Martin C. Barry
Senator Leo Housakos is taking Prime Minister Justin Trudeau to task over some recent comments Trudeau made that compared the experience of Canadian immigrants to ISIS pro-Islamic militants returning to Canada after taking part abroad in terrorist activities.
Following an exchange on the matter in the Senate in Ottawa on Feb. 7, Senator Housakos said he felt “very troubled” by the response given by the Leader of the Government in the Upper Chamber, Senator Peter Harder.
Sen. Housakos said he thought it was his responsibility “on behalf of Canada’s Hellenic community, to ask Mr. Trudeau’s Government Leader in the Senate for clarification of the Prime Minister’s comparison.”
A curious comparison
“At a town hall meeting in Edmonton last week, Prime Minister Trudeau was asked a question from a member of the audience who raised concern about ISIS fighters returning to Canada and the long-term impact of their terrorist ideology on our country’s safety and security,” said Housakos.
“The Prime Minister responded by comparing returning ISIS fighters — responsible for beheadings, burning people alive, sexual slavery, throwing men over rooftop buildings because they are gay, just to name a few of their atrocities — with immigrants historically welcomed to Canada from countries such as Greece, Italy and Portugal.
The immigrant experience
“I come from a cradle of that community,” he continued. “My parents both immigrated to this country in the 1950s, and they were outraged to hear that from the Prime Minister. These are the individuals in the Greek, Italian and Portuguese community in Montreal that came here understanding they were coming to a Commonwealth country, to a great democracy, a country that respects human rights and the rule of law.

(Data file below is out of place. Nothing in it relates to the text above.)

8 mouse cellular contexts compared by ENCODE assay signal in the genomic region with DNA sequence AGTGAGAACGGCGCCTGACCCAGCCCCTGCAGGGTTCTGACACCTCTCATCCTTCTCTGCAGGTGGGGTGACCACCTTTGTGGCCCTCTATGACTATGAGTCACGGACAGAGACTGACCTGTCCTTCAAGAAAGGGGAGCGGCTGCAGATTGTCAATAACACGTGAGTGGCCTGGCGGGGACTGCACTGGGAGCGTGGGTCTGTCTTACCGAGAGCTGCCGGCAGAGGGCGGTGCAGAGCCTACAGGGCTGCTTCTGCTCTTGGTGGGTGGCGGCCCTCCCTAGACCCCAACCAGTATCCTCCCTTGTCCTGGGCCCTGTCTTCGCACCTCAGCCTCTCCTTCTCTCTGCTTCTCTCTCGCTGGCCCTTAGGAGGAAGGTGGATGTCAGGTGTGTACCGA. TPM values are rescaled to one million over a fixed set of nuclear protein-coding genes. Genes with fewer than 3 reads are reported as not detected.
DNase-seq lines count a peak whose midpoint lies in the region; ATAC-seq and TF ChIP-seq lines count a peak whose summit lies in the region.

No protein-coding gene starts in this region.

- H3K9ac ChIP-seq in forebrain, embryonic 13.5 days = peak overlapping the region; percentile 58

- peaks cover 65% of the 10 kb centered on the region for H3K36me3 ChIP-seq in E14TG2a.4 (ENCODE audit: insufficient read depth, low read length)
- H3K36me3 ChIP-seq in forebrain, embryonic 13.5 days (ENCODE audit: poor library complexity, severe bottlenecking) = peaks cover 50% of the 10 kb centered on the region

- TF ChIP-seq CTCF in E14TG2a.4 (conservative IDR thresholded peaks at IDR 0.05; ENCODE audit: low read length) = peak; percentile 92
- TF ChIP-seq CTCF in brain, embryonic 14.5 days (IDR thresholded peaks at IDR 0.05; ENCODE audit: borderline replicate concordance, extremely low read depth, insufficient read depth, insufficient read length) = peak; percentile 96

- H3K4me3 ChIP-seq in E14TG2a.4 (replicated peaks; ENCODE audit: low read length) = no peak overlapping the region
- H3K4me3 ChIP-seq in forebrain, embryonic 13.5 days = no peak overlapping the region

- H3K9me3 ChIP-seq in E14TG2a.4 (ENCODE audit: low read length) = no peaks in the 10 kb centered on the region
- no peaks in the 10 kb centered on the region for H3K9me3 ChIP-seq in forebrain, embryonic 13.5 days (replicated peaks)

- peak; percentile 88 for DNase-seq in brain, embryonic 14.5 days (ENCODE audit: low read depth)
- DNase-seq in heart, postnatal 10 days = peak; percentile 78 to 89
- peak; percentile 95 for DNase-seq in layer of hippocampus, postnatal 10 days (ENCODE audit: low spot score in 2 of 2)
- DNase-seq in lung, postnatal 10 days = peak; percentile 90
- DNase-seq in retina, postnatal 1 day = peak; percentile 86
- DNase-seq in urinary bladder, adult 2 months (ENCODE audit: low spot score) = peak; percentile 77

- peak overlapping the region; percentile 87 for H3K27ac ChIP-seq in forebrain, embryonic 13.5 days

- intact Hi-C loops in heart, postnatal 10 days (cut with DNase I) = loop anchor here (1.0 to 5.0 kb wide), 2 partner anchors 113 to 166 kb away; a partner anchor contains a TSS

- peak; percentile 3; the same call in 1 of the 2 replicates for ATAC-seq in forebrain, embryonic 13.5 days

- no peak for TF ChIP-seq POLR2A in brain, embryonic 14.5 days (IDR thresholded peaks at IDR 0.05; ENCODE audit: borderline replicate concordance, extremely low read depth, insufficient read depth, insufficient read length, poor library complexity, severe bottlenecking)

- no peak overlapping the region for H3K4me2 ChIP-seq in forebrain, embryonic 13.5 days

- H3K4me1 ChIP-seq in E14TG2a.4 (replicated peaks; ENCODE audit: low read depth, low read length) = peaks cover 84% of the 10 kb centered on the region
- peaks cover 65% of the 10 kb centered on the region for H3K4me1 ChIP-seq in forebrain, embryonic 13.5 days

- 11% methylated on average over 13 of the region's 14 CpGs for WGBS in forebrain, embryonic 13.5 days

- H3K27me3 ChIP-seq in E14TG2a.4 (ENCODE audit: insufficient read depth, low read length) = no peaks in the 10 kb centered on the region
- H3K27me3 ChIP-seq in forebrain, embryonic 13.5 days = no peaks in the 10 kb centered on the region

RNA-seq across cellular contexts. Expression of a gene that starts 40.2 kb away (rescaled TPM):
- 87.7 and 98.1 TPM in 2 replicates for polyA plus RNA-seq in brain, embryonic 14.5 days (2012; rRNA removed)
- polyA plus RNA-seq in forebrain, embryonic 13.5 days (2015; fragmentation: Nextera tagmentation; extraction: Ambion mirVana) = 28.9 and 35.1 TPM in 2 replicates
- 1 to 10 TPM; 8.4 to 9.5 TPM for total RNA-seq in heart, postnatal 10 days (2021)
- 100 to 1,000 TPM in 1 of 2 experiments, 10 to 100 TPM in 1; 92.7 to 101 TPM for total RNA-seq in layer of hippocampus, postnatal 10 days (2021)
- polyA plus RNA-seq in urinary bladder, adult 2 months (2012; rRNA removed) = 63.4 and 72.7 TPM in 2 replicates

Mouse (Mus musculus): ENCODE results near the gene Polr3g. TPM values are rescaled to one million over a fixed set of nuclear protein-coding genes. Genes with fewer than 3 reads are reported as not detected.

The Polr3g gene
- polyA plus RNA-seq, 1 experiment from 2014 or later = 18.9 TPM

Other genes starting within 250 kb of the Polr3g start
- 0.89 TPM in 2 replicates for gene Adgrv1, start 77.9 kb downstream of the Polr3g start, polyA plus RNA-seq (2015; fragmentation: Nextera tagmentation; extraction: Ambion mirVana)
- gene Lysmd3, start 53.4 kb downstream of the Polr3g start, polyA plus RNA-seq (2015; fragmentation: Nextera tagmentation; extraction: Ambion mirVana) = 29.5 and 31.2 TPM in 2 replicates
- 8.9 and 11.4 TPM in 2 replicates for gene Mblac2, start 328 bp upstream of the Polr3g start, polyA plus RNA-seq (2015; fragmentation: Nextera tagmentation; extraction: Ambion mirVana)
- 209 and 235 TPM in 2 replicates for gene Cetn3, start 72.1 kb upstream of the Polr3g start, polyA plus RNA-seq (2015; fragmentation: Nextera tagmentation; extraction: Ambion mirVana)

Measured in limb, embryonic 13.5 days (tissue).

“They also understood — and I can tell you my parents always made it clear to me — that Canadian citizenship came with tremendous privileges, but it also has responsibilities. How does the Prime Minister possibly justify making this comparison, equating legal immigrants and those fleeing persecution with the return to Canada of individuals who are complicit in the horrific crimes perpetrated by our enemy, ISIS?”
Senator defended the PM
Sen. Harder responded: “Let me simply reiterate, and I do this as myself, the son of immigrant refugees to Canada, that I share and understand deeply the pride with which your parents inculcated the values of citizenship in you, as most immigrants have with their children and their children’s children. I didn’t see the interaction to which you refer, but I can only remind senators that this Prime Minister has consistently spoken well of Canada’s immigrant history and the accommodation and diversity of our immigration process that has allowed Canada to become the country it is today.
“At the same time, while individual immigrants and citizens have responsibilities, we collectively have a responsibility to our citizens, even those we would disagree with because of actions that they have taken with the rights they hold as citizens. We have to be vigilant in our programming to ensure that we do everything possible to protect the safety and security of Canada in the face of those who return to Canada after having indulged in the practices to which the honorable senator referred.”
Says PM’s ‘all over the map’
In an interview with Newsfirst Multimedia, Sen. Housakos described Prime Minister Trudeau lately as being “all over the map with some of his mis-speaks.” However, with regards to Trudeau’s comparison between immigrants and ISIS he said a few people in Montreal’s Greek community “expressed their complete hurt feelings on this issue to me – and legitimately so.
“When the Prime Minister is asked a question by a Canadian citizen at a town hall about repatriating Canadian citizens that have gone off and left the confines of this secure nation to go and support ISIS – our enemy – half way around the world, an organization that is extremist, and which has as its mandate to destroy our western democratic structure, and they’re hellbent on destroying and killing moderate Muslims in the Middle East and Christians driven out of places like Syria, they certainly don’t have respect for the pluralistic multicultural multi-faith society that we have here in Canada.”